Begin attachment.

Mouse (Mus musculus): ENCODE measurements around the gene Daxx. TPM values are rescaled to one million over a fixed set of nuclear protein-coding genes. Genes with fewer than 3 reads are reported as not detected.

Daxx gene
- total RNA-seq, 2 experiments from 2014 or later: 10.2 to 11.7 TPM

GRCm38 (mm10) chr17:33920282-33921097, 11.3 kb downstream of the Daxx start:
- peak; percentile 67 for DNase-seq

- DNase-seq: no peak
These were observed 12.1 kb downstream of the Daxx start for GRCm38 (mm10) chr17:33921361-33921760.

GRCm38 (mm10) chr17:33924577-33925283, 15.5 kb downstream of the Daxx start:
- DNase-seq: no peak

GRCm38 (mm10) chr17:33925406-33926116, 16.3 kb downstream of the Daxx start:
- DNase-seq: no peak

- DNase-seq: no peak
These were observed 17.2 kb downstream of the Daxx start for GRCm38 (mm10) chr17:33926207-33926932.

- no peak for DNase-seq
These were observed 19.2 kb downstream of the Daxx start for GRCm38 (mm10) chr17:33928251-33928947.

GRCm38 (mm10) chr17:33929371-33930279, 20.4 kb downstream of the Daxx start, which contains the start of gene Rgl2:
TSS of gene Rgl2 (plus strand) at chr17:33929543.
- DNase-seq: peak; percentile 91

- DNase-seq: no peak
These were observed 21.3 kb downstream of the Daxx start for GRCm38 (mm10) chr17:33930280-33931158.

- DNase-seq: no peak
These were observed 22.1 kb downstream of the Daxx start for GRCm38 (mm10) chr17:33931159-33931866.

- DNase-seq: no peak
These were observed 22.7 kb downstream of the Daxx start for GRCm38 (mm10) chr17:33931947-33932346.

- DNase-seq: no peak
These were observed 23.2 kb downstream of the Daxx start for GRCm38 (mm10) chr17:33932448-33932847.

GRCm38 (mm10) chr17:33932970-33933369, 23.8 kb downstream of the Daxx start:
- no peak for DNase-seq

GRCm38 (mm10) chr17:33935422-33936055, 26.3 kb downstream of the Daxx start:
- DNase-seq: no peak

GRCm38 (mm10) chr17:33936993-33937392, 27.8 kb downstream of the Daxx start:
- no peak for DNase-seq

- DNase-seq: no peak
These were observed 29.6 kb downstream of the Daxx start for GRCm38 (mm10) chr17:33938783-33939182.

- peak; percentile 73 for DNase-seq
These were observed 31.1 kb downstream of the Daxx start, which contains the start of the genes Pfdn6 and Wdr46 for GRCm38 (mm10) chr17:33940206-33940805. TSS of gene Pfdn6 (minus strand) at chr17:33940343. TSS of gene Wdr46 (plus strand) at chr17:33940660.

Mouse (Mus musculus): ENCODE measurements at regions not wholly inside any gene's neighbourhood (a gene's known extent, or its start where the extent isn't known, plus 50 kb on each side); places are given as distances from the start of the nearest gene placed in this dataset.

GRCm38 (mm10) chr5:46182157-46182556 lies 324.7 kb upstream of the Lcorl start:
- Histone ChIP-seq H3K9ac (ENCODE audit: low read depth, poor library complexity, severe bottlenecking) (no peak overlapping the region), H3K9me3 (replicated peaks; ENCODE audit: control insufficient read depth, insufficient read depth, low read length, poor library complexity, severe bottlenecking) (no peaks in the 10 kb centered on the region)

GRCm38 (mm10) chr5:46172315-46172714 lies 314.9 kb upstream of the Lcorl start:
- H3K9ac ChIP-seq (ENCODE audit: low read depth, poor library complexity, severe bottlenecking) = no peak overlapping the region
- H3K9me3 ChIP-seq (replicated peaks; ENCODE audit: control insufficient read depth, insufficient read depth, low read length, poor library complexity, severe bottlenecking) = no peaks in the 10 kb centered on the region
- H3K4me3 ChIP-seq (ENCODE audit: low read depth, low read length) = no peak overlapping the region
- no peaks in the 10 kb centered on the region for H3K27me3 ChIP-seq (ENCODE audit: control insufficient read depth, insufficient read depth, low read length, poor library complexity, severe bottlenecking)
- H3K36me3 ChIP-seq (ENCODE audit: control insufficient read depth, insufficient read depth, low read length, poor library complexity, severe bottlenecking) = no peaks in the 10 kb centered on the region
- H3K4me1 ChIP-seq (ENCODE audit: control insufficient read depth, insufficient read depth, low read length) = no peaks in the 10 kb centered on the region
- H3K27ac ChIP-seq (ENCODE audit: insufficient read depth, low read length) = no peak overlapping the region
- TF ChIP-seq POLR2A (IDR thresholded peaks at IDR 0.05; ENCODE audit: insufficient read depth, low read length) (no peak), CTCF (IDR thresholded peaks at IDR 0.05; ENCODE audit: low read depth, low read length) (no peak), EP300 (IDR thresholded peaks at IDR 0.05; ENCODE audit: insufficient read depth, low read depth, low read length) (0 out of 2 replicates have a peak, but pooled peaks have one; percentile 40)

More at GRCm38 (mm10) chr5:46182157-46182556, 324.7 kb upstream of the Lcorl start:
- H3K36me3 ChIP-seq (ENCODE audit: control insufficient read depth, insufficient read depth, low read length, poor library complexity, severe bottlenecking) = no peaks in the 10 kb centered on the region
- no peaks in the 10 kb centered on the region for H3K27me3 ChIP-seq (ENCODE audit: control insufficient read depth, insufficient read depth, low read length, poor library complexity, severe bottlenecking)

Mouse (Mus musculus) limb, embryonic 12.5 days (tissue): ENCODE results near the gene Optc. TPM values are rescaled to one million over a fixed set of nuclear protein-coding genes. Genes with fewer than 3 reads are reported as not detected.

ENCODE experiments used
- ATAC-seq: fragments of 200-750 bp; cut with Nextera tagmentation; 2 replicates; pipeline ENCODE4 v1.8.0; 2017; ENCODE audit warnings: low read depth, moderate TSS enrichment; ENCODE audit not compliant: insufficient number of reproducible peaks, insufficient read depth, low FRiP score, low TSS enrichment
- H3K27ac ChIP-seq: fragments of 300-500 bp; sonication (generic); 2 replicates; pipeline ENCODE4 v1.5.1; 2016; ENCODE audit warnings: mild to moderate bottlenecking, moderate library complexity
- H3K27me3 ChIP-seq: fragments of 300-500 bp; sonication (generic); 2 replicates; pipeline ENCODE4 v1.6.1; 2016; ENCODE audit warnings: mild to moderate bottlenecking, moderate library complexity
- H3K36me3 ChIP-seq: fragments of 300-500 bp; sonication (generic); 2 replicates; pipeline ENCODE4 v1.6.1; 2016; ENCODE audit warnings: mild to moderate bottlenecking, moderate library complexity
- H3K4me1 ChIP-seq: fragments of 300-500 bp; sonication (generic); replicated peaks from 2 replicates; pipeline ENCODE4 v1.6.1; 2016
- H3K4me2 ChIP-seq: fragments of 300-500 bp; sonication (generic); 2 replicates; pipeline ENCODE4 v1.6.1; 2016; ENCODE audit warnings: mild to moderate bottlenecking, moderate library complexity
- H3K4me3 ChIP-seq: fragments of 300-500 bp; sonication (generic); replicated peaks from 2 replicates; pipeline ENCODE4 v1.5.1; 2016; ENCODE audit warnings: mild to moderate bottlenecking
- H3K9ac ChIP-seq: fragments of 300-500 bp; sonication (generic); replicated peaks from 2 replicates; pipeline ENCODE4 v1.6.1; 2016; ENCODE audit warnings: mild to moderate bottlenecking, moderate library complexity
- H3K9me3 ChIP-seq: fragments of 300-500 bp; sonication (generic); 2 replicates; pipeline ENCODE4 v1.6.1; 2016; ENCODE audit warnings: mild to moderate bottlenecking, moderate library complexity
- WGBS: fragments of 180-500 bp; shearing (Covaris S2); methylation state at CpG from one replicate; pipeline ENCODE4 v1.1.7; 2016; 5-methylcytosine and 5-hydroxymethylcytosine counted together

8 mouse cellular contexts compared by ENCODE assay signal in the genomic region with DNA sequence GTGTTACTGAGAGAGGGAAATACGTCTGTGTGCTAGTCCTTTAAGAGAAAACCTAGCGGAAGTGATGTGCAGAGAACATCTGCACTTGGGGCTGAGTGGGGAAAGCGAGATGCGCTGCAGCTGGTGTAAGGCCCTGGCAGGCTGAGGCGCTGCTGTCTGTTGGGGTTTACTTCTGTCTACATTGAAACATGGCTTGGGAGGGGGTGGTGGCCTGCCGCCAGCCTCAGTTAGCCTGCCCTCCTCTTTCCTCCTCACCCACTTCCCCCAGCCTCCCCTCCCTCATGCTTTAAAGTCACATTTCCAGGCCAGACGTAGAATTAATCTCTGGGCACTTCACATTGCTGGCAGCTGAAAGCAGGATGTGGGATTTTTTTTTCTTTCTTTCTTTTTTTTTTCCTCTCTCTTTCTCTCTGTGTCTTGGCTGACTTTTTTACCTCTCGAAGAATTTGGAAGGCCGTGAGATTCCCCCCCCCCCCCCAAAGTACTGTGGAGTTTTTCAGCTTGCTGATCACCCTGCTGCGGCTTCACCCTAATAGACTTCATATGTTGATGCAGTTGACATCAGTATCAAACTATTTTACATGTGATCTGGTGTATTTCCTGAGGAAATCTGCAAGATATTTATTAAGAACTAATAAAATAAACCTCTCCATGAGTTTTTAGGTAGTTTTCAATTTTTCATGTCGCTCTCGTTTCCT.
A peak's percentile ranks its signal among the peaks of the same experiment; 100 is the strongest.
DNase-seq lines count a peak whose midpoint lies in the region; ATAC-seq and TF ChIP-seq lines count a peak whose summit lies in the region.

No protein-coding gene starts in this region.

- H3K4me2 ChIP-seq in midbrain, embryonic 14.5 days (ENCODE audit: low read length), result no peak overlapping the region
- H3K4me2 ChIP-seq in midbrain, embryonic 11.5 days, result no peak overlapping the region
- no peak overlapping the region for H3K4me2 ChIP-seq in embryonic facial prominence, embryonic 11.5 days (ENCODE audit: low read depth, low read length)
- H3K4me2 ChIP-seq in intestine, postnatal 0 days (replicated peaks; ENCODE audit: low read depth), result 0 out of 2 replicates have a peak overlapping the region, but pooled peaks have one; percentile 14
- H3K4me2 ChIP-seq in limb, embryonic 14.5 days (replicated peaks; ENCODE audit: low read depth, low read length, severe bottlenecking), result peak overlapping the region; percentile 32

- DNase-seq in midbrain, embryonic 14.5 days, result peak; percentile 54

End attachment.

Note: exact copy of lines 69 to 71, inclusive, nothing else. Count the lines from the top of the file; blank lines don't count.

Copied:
- H3K4me2 ChIP-seq in midbrain, embryonic 11.5 days, result no peak overlapping the region
- no peak overlapping the region for H3K4me2 ChIP-seq in embryonic facial prominence, embryonic 11.5 days (ENCODE audit: low read depth, low read length)
- H3K4me2 ChIP-seq in intestine, postnatal 0 days (replicated peaks; ENCODE audit: low read depth), result 0 out of 2 replicates have a peak overlapping the region, but pooled peaks have one; percentile 14